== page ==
Employer/Carrier May Have to Pay for Claimant’s Medical Marijuana

Bruce Burk

Tampa, FL (WorkersCompensation.com) – Medical marijuana has been controversial since it was introduced as legal in a few states just a couple years ago. Naturally, medical marijuana is becoming more relevant with respect to how doctors treat pain and evaluate patients. Now, a new story out of New York illustrates just this.

A New York town may have to pay for a police officer’s medical marijuana. This came in the form of an appellate decision where the New York Appeals Court sent the case back to the trial court which had denied the claimant his marijuana.

The injured worker has been experiencing low back pain as a result of a car accident that occurred within the course and scope of employment while he was on-duty as a police officer.

The accident happened back in 1997 and the claimant has had chronic back pain ever since. With all that has come out about the dangers of opioids, it is possible the doctor prescribed marijuana as an alternative to addictive drugs.
Interestingly, the claimant had to seek a variance request from a workers’ compensation judge who approved the marijuana. However, the Workers’ Compensation Board could not approve the variance.
Prescribing medical marijuana is still legally controversial, especially since it is still a schedule one substance and illegal at the federal level. Even though some states have legalized it either recreationally or medicinally, it comes down to how the licensing system works.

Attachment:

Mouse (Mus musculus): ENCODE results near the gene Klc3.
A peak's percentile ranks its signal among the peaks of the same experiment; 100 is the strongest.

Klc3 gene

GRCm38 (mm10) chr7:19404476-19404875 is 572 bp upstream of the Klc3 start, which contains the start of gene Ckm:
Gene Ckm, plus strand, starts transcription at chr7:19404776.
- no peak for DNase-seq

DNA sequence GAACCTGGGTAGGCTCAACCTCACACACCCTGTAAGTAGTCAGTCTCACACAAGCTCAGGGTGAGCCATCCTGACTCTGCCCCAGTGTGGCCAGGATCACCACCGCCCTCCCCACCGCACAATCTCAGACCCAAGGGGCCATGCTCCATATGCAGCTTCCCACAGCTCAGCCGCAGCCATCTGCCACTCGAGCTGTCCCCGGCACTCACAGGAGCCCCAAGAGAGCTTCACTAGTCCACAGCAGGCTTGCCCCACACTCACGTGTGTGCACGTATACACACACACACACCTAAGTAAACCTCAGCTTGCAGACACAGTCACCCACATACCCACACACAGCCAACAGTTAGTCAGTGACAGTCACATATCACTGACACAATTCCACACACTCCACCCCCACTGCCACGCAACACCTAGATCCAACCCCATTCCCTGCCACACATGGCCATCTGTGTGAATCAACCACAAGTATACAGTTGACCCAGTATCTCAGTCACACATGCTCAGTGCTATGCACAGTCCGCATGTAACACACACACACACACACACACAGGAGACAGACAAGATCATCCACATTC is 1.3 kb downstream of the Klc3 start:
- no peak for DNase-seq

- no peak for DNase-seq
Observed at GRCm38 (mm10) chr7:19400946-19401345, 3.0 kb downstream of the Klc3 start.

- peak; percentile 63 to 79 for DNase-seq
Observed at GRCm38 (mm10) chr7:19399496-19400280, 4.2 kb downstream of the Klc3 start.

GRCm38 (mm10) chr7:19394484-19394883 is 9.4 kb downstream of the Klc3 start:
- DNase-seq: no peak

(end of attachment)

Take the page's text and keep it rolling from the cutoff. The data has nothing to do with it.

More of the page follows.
Doctors get the licenses which allow them to write prescriptions for higher level pain medications from the DEA. Some doctors fear that that if they do something which is technically illegal at the federal level that it could jeopardize a DEA issued license.

To this day, in most states, medical marijuana cannot be authorized as a workers’ compensation benefit. Even in states where medical marijuana is legal, employers may still not be required to accommodate someone who has a medical marijuana prescription. This means the employer could require a worker to take and pass a drug test to keep his job even if he has a doctor’s recommendation for medical marijuana.

The New York case will essentially receive a second trial since the appellate court has remanded the case. When an appellate court believes that the lower court has made a mistake, they will remand the case back for an additional proceeding. This is especially true when the appellate court believes that the trial court did not have appropriate proceedings in the first place. There are other instances in a de novo style appellate review where the appellate court will review the trial court’s evidence and make its own determination on the outcome of the case.

The case will then be subject to another level of appellate review after the trial court makes a decision on the claimant’s medical marijuana. If the injured worker is awarded it as a workers’ compensation benefit, it could be used as precedent in other states to get other claimants the same result. It can also prompt state legislators to change the law for or against medical marijuana.

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